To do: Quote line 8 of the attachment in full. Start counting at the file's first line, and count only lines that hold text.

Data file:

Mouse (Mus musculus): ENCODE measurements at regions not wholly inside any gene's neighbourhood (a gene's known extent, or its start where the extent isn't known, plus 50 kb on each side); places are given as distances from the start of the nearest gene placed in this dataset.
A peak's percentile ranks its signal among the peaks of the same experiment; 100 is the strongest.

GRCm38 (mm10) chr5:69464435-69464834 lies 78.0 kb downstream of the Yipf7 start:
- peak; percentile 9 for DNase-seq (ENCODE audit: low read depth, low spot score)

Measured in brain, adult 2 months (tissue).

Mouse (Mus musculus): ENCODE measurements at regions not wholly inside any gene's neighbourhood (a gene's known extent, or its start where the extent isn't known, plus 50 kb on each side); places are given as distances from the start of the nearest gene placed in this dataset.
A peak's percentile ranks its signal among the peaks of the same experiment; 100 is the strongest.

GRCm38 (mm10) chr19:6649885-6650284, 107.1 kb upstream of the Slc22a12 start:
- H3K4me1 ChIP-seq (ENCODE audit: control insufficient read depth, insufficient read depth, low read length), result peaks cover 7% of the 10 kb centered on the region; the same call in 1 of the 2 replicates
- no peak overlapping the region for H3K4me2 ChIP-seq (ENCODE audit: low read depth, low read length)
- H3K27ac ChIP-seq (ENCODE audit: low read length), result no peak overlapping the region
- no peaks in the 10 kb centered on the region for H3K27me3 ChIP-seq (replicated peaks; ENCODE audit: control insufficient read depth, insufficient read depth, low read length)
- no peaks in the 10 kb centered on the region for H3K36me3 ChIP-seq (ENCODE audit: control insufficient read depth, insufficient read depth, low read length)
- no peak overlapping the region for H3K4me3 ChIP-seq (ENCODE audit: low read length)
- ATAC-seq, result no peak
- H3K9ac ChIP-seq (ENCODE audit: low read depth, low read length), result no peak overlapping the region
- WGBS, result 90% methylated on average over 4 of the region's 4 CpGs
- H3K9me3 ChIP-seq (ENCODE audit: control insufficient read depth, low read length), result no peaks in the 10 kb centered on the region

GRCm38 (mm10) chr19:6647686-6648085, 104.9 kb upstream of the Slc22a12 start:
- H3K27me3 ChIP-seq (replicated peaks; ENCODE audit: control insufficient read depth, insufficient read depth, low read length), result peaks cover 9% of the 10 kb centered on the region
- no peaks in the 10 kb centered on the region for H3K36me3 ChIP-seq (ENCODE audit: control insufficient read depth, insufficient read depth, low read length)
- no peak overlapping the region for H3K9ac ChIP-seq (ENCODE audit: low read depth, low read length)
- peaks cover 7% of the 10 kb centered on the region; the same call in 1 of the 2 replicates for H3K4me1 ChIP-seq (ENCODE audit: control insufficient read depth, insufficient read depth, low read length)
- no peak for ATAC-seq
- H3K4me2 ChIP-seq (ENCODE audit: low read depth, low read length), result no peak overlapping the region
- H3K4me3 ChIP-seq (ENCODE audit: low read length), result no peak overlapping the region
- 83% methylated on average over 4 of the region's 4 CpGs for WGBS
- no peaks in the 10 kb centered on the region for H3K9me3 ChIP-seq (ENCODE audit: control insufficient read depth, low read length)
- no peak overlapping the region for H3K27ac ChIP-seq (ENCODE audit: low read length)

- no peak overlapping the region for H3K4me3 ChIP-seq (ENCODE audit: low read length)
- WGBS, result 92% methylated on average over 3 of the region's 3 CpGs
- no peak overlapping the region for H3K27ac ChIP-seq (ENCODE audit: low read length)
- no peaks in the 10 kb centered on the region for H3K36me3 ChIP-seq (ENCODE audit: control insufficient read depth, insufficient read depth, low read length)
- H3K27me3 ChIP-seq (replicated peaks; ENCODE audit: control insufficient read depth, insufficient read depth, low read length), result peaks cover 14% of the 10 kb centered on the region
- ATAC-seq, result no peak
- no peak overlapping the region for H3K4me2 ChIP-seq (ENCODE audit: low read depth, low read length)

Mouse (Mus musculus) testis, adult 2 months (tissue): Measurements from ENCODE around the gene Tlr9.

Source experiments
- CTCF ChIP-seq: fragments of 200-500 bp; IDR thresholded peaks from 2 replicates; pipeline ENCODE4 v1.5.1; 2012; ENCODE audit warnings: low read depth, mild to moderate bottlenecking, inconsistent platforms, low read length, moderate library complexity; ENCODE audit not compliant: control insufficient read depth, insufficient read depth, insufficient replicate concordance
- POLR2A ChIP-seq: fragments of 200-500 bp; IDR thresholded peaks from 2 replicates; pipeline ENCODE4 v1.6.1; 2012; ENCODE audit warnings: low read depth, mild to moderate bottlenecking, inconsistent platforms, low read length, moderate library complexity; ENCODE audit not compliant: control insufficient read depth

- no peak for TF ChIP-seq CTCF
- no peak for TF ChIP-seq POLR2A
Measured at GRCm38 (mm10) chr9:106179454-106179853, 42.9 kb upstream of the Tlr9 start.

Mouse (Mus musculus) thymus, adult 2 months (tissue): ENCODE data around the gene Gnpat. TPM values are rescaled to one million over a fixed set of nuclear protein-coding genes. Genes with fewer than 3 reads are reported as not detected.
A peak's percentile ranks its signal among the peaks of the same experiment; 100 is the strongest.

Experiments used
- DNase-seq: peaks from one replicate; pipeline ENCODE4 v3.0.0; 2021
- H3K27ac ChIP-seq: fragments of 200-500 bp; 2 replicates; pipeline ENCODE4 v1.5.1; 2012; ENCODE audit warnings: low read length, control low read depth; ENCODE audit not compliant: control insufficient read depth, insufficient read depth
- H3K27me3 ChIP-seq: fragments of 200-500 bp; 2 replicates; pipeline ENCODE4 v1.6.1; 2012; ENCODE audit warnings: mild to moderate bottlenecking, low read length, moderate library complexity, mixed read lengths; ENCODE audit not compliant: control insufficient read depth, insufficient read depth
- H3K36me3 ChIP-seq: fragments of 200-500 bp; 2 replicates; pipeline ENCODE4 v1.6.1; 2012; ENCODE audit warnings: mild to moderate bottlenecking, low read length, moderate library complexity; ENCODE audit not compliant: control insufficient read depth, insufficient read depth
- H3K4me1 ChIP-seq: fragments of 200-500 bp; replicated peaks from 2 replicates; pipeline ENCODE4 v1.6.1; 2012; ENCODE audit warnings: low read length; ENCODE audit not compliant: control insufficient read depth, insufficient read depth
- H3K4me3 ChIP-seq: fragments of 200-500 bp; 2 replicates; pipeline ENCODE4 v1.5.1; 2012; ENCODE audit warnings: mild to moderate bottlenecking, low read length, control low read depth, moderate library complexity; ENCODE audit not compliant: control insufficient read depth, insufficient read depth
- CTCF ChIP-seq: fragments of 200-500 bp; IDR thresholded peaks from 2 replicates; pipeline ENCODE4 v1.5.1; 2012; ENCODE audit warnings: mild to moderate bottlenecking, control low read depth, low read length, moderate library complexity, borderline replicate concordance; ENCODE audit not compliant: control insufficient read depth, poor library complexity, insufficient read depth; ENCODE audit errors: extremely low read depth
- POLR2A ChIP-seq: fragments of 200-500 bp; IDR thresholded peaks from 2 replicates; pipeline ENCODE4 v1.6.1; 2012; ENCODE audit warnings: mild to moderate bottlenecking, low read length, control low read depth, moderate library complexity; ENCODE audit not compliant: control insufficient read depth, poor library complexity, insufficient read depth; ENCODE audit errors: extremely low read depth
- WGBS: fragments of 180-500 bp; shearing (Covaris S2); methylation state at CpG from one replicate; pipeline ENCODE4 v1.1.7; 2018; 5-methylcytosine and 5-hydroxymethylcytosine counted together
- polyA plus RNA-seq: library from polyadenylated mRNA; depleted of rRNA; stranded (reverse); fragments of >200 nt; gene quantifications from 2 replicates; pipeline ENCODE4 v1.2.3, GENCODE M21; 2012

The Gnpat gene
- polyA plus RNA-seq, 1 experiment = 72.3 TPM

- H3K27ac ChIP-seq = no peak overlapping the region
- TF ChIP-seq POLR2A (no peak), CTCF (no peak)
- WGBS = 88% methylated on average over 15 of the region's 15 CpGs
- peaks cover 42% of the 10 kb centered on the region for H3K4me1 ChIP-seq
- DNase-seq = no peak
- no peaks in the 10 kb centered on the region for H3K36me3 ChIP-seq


GRCm38 (mm10) chr19:6649885-6650284, 107.1 kb upstream of the Slc22a12 start: